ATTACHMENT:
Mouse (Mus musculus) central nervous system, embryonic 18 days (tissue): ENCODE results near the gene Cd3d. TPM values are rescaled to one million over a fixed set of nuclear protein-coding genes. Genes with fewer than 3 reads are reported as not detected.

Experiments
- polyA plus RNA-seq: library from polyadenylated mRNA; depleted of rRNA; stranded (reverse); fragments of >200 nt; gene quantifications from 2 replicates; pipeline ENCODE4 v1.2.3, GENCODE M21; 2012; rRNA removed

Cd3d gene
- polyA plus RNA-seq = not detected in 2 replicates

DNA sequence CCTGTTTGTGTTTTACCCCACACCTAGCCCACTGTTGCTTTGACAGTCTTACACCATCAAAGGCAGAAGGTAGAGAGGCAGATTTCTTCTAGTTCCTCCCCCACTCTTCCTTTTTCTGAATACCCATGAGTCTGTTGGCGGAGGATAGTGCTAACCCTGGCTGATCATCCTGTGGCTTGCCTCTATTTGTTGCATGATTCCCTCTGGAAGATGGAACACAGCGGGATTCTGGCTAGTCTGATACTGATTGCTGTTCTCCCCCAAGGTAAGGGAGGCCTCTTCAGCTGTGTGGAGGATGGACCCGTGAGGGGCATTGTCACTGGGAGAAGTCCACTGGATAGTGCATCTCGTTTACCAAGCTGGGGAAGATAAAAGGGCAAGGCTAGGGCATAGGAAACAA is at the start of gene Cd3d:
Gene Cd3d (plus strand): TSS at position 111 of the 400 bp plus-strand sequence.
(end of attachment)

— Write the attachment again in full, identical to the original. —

Mouse (Mus musculus) central nervous system, embryonic 18 days (tissue): ENCODE results near the gene Cd3d. TPM values are rescaled to one million over a fixed set of nuclear protein-coding genes. Genes with fewer than 3 reads are reported as not detected.

Experiments
- polyA plus RNA-seq: library from polyadenylated mRNA; depleted of rRNA; stranded (reverse); fragments of >200 nt; gene quantifications from 2 replicates; pipeline ENCODE4 v1.2.3, GENCODE M21; 2012; rRNA removed

Cd3d gene
- polyA plus RNA-seq = not detected in 2 replicates

DNA sequence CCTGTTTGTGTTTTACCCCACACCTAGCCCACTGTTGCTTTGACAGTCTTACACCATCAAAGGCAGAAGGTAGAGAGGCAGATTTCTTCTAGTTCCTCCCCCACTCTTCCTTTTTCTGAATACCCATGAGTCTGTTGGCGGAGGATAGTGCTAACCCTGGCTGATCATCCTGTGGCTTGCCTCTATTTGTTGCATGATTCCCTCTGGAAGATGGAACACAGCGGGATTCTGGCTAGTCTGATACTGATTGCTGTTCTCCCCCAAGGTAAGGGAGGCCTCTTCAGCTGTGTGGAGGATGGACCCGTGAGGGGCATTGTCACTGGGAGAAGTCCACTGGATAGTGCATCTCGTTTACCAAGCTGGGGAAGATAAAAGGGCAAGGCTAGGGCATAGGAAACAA is at the start of gene Cd3d:
Gene Cd3d (plus strand): TSS at position 111 of the 400 bp plus-strand sequence.